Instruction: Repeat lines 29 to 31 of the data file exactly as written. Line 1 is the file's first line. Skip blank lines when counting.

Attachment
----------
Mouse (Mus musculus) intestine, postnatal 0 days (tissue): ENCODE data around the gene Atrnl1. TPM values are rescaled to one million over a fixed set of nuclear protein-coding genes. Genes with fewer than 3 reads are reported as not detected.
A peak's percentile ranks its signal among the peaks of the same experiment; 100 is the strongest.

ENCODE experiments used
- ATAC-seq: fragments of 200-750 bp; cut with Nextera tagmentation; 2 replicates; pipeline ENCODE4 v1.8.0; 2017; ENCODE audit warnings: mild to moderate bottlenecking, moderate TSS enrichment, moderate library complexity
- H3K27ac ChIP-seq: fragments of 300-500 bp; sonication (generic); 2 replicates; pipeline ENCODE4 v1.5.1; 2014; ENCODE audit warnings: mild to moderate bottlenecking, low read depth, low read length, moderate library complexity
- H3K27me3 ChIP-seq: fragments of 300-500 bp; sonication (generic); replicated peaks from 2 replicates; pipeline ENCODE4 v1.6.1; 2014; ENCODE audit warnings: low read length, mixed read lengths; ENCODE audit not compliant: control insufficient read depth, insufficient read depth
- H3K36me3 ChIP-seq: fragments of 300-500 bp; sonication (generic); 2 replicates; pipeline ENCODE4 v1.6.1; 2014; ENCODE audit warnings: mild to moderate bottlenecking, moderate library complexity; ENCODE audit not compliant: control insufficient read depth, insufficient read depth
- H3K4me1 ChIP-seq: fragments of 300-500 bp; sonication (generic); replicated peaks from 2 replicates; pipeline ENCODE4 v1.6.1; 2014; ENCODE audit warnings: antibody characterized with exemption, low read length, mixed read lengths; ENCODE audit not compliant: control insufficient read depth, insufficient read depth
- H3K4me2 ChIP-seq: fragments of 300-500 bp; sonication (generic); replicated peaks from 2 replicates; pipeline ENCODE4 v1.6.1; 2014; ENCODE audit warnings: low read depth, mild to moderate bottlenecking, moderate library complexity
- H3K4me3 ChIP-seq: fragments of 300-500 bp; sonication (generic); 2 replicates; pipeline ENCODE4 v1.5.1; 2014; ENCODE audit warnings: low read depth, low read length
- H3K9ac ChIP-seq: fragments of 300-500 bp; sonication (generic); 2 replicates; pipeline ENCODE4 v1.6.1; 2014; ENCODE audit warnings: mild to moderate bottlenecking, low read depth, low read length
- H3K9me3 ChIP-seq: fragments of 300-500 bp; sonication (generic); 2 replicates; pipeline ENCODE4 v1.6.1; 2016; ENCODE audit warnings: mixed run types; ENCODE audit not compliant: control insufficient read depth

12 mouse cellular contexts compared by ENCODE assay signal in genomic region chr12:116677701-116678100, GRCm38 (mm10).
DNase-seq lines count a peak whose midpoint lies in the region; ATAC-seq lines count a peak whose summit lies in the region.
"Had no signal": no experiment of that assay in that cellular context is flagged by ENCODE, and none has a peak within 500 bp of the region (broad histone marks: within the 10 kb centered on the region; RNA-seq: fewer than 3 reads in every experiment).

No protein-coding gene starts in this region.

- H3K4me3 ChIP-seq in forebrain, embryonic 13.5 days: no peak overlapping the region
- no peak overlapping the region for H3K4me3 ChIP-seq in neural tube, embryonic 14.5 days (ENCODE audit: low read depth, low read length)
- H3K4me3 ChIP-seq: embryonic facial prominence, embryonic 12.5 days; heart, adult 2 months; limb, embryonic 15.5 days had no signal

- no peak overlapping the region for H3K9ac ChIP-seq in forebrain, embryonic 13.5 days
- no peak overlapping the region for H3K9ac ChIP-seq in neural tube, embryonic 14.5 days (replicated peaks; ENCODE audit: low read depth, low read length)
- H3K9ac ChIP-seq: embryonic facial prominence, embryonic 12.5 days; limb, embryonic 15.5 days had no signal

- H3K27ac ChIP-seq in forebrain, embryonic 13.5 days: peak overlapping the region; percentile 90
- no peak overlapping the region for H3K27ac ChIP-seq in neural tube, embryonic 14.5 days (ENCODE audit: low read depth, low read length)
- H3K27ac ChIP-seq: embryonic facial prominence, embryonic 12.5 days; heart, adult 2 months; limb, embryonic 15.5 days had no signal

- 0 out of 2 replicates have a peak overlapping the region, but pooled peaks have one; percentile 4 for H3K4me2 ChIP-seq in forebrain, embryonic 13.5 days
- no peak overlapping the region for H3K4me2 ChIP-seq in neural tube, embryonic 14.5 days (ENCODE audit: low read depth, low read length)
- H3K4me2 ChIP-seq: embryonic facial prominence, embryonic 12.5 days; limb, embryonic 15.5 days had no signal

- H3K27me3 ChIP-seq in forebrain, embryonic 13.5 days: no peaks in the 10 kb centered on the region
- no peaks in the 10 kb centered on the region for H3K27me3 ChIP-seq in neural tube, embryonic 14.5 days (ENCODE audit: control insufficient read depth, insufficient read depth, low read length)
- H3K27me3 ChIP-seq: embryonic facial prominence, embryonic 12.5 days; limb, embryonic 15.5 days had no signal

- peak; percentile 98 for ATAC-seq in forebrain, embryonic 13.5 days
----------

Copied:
- H3K27me3 ChIP-seq in forebrain, embryonic 13.5 days: no peaks in the 10 kb centered on the region
- no peaks in the 10 kb centered on the region for H3K27me3 ChIP-seq in neural tube, embryonic 14.5 days (ENCODE audit: control insufficient read depth, insufficient read depth, low read length)
- H3K27me3 ChIP-seq: embryonic facial prominence, embryonic 12.5 days; limb, embryonic 15.5 days had no signal